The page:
The Best Type Of Rental Property To Invest In Is….

Investing In Rental Property

Can you believe we are already on our fourth article in this series of Real Estate investment articles? This post will cover my thoughts on what I believe are the best type of rental properties to invest in. Realistically, there is no definitive answer to this as it can vary depending on your needs and requirements, but hopefully I can make a nice argument for my decision!

We’ll start the ball rolling by talking about condos. Some investors feel that investing in condos is the best opportunity going. They have minimal maintenance requirements, no worries about yards and often even the ability to become part of a rental pool to help lower the risk of vacancies. They are also one of the cheapest ways to get into property investing as condos tend to have lower starting price points and require smaller down payments because of this. Which brings me to rental pools.

Rental pools are often an enticing feature for new investors who are just starting out. If you haven’t heard of rental pools before, they are simply a collection of condo units in one complex that are managed for you by the pool manager and all profits (and losses) are pooled together.

So now, instead of losing 100% of your costs when your unit is vacant, the cost is split across all the units in the pool. Conversely, instead of receiving all the profits when your unit is full, you share it with the other units. It ends up being a great way to reduce your risks, but it also really cuts into your potential profits.

These can be a great option if the property you are buying is a recreational property with shorter rental terms and is being run a distance from you, like in Scottsdale or Invermere. Personally, I would stay away from both rental pools and condos. When we first started they looked incredibly attractive and a fairly simple way to enter the market, but over the years my opinions have changed. Condo fees and condo boards have caused me so many issues over the years that I have found other types of properties to invest in, that are much more profitable with far fewer headaches.

Another common focus for investors are townhouses. I personally know property investors who have accumulated a considerable amount of wealth from buying townhouse after townhouse after townhouse. They’ve actually built their whole business model on them. The positive again is the lower cost of entry when it comes to purchasing properties. Townhouses are typically going to be more affordable to buy for new investors.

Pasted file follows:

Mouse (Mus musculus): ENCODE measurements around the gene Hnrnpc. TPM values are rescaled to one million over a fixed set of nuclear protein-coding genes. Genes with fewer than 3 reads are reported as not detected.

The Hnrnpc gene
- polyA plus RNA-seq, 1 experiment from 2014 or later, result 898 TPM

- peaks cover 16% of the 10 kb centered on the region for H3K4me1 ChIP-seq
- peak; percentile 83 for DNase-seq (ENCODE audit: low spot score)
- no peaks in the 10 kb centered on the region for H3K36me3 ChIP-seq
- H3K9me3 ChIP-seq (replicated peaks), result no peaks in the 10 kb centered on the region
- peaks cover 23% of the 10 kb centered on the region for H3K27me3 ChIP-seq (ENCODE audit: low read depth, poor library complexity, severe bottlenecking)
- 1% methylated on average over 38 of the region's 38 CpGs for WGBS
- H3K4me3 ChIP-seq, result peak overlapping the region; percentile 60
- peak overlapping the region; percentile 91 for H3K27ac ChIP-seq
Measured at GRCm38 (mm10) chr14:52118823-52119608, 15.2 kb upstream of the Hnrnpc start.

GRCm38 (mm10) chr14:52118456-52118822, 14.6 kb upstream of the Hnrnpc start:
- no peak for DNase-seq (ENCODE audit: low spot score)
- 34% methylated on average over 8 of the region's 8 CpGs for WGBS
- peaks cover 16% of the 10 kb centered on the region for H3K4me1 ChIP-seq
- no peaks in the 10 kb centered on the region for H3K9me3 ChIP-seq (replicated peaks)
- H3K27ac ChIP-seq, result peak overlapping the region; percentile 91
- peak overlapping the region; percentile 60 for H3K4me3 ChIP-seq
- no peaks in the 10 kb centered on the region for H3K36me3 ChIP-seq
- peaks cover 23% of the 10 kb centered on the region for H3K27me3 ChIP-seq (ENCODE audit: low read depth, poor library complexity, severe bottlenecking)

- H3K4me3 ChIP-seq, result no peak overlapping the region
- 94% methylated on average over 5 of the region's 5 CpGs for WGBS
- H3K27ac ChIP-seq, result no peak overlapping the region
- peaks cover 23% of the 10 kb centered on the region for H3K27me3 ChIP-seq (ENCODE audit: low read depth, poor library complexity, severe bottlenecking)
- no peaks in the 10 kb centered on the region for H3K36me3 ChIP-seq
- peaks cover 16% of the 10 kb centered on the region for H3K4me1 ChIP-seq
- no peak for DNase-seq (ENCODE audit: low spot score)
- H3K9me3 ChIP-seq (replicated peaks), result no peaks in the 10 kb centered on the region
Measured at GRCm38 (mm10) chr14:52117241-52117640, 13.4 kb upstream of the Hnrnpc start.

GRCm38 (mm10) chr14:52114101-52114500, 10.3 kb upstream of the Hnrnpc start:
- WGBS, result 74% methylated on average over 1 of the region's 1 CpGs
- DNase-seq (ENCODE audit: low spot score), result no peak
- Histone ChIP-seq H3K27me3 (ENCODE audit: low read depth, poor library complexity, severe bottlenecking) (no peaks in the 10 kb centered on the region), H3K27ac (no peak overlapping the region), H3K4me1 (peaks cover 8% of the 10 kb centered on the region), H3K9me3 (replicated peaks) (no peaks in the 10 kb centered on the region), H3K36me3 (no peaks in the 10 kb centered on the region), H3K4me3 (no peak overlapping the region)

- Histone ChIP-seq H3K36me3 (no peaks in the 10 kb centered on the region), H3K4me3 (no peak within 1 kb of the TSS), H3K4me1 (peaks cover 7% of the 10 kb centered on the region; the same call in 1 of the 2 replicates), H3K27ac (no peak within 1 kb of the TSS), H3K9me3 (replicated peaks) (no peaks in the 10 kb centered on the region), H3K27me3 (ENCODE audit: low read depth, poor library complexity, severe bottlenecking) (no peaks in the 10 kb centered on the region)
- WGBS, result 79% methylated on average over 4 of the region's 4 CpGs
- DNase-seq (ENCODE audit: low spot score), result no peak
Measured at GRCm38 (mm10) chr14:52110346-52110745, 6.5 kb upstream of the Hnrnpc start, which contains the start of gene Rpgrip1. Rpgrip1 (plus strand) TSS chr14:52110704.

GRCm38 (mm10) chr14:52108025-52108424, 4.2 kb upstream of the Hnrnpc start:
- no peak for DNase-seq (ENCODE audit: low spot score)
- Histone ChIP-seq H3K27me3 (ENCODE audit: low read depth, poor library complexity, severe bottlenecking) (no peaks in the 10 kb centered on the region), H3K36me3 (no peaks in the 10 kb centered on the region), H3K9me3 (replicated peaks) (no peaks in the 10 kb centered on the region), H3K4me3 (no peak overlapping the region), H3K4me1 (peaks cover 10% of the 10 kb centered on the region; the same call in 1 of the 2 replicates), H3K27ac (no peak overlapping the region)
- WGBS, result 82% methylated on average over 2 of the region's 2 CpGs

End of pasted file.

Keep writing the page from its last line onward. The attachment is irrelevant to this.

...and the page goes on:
However, depending on what type of units these are though, you often end up with the same difficulties associated with a condo, that’s being the monthly fees to cover common areas and costs and condo boards to deal with. Fees that directly eat into your profits and that you have almost zero control over.

If you can find units that are not part of a condominium plan, you may be slightly better off, but I feel there are even better options available. The big plus is they are one of the most cost effective places to start. I have owned multiple townhouses over the years and the benefits are, they typically provide nice cash flow as they are not too expensive, but the problem is when they are vacant, they drain your bank account as they only have one revenue stream, just like a condo.

Which leads me to duplexes, triplexes and other various plexes. Finally, we are talking about the properties that start to show you the joys of multiple streams of rental income! With a plex, you suddenly have two or more units that you are renting out, so now if one unit is vacant instead of being completely out of pocket to cover expenses, a portion is covered by the other unit(s).

In the case of a triplex or four-plex, the first two units may actually cover all your costs and units three and four can translate into pure profit. So now if you have one vacancy, it doesn’t drain your bank account, it just doesn’t increase until you fill it!

While it’s true they cost more, the extra overall revenues more than offset this. Again, instead of a single rental income seen in a condo or simple townhouse, you receive two or more incomes depending on the property for much less than double the cost.

Granted, this also increases the opportunities for tenants to have conflicts and may result in extra work in managing the properties, but the benefits definitely outweigh these slight hindrances. Of course, when purchasing these properties it’s always advisable to make sure it is properly zoned for this as many of these units were converted to multiple units illegally, which can cause issues down the road.

Now the downside of buying plexes is that when it comes time to sell them, you are typically just limited to selling to other investors. Though there is never a shortage of investors buying rental properties, it is definitely a much smaller market. Oh and we tend to be a much more demanding/cut throat group, so whatever your selling price, you can expect a fun bit of negotiating.